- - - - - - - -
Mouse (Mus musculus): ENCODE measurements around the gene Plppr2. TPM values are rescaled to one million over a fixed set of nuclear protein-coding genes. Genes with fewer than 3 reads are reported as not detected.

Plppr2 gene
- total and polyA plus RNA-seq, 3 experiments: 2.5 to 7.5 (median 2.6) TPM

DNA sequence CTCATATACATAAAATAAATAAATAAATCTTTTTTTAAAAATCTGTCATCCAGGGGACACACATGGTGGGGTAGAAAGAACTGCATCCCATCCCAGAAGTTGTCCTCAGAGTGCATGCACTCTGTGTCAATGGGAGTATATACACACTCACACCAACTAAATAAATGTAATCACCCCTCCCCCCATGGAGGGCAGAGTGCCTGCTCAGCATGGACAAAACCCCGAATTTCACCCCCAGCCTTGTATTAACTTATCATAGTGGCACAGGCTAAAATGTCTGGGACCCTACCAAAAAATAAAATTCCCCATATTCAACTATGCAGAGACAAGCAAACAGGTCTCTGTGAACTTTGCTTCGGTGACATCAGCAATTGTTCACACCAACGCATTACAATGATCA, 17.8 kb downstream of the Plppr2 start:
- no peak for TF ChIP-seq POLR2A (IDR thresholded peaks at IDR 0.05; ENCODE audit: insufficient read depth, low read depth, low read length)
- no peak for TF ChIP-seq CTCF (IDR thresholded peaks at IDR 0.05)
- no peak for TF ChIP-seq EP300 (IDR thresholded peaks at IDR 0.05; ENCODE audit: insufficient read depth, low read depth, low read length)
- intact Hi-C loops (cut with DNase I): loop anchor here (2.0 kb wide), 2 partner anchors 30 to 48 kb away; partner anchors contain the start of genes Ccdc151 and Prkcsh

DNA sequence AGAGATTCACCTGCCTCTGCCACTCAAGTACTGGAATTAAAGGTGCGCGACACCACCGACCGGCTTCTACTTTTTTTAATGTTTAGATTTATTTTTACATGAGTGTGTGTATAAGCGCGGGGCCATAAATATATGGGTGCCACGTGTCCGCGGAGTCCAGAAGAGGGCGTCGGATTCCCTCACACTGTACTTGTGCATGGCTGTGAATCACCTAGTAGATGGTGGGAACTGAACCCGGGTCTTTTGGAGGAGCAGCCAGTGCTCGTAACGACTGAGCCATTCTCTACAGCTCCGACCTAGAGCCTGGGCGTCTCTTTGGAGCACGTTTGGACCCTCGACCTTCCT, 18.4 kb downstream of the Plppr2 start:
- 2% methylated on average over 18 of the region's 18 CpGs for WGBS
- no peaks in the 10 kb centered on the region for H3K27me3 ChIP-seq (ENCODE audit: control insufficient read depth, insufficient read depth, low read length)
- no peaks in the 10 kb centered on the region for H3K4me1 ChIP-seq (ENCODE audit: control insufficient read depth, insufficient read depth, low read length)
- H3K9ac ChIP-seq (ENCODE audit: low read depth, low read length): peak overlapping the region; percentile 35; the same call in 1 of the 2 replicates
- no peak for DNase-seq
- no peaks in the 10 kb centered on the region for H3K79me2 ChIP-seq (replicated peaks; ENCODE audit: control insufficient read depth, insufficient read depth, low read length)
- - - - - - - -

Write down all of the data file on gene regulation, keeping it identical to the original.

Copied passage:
Mouse (Mus musculus): ENCODE measurements around the gene Plppr2. TPM values are rescaled to one million over a fixed set of nuclear protein-coding genes. Genes with fewer than 3 reads are reported as not detected.

Plppr2 gene
- total and polyA plus RNA-seq, 3 experiments: 2.5 to 7.5 (median 2.6) TPM

DNA sequence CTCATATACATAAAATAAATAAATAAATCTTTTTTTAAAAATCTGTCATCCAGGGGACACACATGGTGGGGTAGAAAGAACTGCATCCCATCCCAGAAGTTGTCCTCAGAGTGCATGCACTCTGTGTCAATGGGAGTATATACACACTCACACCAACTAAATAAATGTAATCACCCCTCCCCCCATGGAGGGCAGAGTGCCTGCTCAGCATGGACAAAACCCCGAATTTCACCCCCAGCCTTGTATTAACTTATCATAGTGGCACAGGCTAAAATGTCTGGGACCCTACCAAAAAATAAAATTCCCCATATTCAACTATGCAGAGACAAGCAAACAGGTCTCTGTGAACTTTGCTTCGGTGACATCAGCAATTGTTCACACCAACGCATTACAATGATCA, 17.8 kb downstream of the Plppr2 start:
- no peak for TF ChIP-seq POLR2A (IDR thresholded peaks at IDR 0.05; ENCODE audit: insufficient read depth, low read depth, low read length)
- no peak for TF ChIP-seq CTCF (IDR thresholded peaks at IDR 0.05)
- no peak for TF ChIP-seq EP300 (IDR thresholded peaks at IDR 0.05; ENCODE audit: insufficient read depth, low read depth, low read length)
- intact Hi-C loops (cut with DNase I): loop anchor here (2.0 kb wide), 2 partner anchors 30 to 48 kb away; partner anchors contain the start of genes Ccdc151 and Prkcsh

DNA sequence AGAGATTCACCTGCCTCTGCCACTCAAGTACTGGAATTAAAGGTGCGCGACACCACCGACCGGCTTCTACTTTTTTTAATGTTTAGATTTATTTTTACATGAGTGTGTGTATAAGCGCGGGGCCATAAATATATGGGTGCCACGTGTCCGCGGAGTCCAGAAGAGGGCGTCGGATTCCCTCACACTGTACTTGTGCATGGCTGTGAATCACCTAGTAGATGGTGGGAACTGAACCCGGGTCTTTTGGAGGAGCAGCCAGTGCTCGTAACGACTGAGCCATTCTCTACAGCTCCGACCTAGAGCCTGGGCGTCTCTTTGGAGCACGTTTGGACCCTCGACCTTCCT, 18.4 kb downstream of the Plppr2 start:
- 2% methylated on average over 18 of the region's 18 CpGs for WGBS
- no peaks in the 10 kb centered on the region for H3K27me3 ChIP-seq (ENCODE audit: control insufficient read depth, insufficient read depth, low read length)
- no peaks in the 10 kb centered on the region for H3K4me1 ChIP-seq (ENCODE audit: control insufficient read depth, insufficient read depth, low read length)
- H3K9ac ChIP-seq (ENCODE audit: low read depth, low read length): peak overlapping the region; percentile 35; the same call in 1 of the 2 replicates
- no peak for DNase-seq
- no peaks in the 10 kb centered on the region for H3K79me2 ChIP-seq (replicated peaks; ENCODE audit: control insufficient read depth, insufficient read depth, low read length)